The Prime Minister had great difficulty in telling a straight story about the appointment of the Director of GCSB, at one point saying that the State Services Commissioner appointed him (which is not true), and, at another, saying that it was a ministerial appointment and so it was up to him as PM anyway. This obviously has reflected badly on Mr Key's integrity, especially given that the appointee was, at the least, an old acquaintance. Was he trying to deflect responsibility onto his public-service advisers?
Labour's Grant Robertson has rightly called for 'more transparency' in the process for appointing the country's top spy. After all, it's not as if that person's identity, as chief executive, can or should be a state secret. And we all want to avoid accusations of prime-ministerial favoritism or bungling.
As mentioned in my previous blog, the GCSB Act requires that the appointment of the Director is made by the Governor-General. Note that this is not 'the Governor-General in Council', as is required by the State Sector Act in the case of other public-service chief executive appointments. A meeting of Executive Council requires, for a quorum, at least two Ministers. So the fact that the GCSB appointment is simply made by the GG is significant. The GG is required to act on the advice of his Ministers. In the case of the appointment of the GCSB Director, he would be acting on the advice of the Minister responsible for the GCSB, the Prime Minister, and hence Mr Key was correct in saying that this appointment is, in effect, a ministerial appointment. That is, he gets to decide, and the GG accepts his advice on whom to appoint, potentially without any oversight at all.
Now, I know what you're thinking: Why then did the PM bother to involve the State Services Commissioner at all, when the SSC's processes do not legally need to be applied in this case? He could have just appointed Mr Fletcher and that's that. Well, it still makes sense to involve the SSC's independent selection panel as a way of vetting candidates and having due process at arm's length from the PM. It helps to keep things above board and to make sure that a suitable candidate is selected for such a sensitive post.
The State Services Commissioner, Mr Rennie, has expressed 'surprise', though, that the PM went ahead and made a direct call to Mr Fletcher regarding the position that he, Mr Key, gets to decide upon. This was clearly unwise of the PM, and Mr Rennie said that he would have advised Mr Key, had he known that the PM was intending to make that call, that it would have been better if he (Mr Rennie) were to call Mr Fletcher. For the Commissioner to publicly differ and distance himself from the PM in that fashion shows that there has been a serious rift opened up between the PM and the public service. That alone is bad news.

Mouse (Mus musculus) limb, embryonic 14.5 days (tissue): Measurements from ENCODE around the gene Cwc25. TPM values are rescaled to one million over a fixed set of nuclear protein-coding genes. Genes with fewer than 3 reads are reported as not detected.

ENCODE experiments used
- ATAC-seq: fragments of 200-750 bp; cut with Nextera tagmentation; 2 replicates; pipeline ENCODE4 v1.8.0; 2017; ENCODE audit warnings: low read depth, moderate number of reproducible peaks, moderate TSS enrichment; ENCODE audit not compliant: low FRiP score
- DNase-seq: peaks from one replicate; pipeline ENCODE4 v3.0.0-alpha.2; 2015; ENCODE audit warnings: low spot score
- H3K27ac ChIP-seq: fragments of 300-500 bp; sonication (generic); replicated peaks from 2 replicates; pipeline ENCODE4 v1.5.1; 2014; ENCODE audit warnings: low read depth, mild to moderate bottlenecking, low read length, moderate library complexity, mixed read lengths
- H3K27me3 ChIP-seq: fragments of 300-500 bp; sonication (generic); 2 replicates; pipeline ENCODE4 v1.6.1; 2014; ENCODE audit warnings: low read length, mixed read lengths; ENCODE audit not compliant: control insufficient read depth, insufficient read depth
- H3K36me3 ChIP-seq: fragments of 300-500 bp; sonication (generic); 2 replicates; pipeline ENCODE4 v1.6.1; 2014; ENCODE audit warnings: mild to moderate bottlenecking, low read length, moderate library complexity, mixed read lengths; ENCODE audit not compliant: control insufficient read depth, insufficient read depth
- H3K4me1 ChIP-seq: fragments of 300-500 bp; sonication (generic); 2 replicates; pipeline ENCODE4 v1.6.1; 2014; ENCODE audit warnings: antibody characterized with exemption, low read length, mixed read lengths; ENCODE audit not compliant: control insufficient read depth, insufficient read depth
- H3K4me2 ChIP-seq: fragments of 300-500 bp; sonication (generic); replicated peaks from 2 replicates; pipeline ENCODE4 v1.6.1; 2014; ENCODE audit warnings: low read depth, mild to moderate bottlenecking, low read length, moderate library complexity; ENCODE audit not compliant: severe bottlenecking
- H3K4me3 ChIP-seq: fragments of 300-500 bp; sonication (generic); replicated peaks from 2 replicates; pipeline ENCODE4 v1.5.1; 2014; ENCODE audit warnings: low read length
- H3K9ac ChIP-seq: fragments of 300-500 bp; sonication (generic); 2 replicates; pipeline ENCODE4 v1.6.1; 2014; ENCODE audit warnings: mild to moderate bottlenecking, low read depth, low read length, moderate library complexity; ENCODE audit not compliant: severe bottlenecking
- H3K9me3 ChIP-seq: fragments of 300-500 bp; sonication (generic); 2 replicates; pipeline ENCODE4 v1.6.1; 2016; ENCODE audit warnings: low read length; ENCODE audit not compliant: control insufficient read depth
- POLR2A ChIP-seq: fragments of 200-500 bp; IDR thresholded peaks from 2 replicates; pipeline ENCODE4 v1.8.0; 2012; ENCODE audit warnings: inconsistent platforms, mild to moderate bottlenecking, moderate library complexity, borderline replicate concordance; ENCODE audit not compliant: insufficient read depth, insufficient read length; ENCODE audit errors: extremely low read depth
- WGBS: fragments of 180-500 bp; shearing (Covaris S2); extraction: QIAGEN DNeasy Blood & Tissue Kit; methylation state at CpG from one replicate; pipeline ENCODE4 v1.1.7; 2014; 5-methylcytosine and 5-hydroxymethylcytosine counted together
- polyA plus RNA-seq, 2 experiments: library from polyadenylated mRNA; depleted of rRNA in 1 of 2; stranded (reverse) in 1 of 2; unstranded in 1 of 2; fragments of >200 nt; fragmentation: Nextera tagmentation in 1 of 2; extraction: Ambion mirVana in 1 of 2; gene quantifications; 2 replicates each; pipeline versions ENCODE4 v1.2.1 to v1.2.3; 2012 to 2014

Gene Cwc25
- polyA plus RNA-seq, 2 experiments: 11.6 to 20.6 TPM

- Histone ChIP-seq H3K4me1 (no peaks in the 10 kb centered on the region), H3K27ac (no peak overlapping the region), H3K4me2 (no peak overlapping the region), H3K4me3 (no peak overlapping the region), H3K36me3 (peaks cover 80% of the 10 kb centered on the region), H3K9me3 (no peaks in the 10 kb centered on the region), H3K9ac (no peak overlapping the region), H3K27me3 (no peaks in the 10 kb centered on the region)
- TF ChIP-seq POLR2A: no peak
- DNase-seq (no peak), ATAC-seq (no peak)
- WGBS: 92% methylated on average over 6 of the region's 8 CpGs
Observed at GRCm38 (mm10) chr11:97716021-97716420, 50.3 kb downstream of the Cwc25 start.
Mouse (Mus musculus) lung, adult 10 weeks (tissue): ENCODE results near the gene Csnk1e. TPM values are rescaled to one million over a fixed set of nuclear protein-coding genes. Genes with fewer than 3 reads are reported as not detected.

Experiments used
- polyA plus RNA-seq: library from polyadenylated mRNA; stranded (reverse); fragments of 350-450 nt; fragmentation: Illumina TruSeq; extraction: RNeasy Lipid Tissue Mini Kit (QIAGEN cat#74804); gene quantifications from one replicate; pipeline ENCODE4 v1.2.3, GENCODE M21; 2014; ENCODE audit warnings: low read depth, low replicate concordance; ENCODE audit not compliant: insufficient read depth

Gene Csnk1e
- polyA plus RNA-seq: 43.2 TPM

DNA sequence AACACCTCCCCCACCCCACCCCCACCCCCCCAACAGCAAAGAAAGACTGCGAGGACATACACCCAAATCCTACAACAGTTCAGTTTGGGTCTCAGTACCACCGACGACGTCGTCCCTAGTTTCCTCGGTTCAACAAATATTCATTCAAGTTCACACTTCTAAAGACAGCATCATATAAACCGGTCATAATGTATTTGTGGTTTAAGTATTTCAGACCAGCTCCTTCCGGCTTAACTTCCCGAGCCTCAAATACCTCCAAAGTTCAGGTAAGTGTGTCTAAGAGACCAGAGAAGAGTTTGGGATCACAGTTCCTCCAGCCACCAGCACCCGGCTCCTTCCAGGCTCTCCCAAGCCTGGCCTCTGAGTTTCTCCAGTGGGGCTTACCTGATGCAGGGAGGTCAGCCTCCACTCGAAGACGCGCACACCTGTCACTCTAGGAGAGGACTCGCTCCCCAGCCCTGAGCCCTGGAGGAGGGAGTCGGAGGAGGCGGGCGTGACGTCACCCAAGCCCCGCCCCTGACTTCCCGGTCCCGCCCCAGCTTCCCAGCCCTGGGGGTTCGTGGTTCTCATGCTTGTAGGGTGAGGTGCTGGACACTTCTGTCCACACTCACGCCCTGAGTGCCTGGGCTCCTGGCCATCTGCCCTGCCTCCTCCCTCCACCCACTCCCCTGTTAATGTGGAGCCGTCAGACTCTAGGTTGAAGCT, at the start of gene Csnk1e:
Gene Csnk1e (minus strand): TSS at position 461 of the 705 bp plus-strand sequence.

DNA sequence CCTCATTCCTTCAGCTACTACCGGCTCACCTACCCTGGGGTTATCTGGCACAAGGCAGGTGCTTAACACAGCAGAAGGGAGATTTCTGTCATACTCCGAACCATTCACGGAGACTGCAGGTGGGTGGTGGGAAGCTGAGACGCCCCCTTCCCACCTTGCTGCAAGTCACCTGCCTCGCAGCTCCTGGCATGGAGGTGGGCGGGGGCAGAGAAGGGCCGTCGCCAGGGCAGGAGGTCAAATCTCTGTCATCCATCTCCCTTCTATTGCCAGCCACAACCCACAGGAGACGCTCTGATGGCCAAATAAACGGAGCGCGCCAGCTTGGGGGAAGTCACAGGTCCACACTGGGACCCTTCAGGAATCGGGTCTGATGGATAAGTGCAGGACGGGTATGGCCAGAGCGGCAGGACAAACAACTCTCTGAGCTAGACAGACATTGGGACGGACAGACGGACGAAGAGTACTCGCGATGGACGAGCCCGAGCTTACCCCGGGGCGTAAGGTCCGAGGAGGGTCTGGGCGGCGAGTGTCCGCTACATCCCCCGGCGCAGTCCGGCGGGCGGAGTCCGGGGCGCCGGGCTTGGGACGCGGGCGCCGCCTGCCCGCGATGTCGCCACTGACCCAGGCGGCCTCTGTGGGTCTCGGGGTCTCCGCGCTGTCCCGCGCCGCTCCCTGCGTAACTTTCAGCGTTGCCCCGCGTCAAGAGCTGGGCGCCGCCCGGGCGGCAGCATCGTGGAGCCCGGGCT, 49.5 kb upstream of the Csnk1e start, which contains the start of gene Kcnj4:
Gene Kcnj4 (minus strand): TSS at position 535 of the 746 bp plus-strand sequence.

But, the SSC's involvement in the GCSB appointment is only by convention, and not required by law. The PM could leave the SSC out of it altogether, if he chose, and simply advise the GG on whom to appoint – even though such a short-cut would be unwise and lacking transparency. The Cabinet Manual – a set of guidelines for the executive that has no legal force – does state that the SSC 'also has a role in managing the appointment process' of (among others) the GCSB Director. So this makes it an informal, and not legally mandatory, norm for the SSC to be involved.
But, if we want a more transparent process in future, then I suggest that the GCSB Act 2003 (evidently passed during the Clark years) needs to be amended so that this can't happen again. Labour can call for an inquiry if they like, but the fact remains that Mr Key did nothing illegal – even though he should have told us a cleaner story about what he did do. If Grant Robertson keeps pushing this line for too long, then it may blow back in Labour's face. Because the solution to the basic problem is to amend a law, passed by a Labour-led government, that allows the PM to make a ministerial appointment without proper oversight and safeguards.
Politics aside, I think that the GCSB Act does need to change and that better oversight of the Director's appointment should be legally mandatory in future.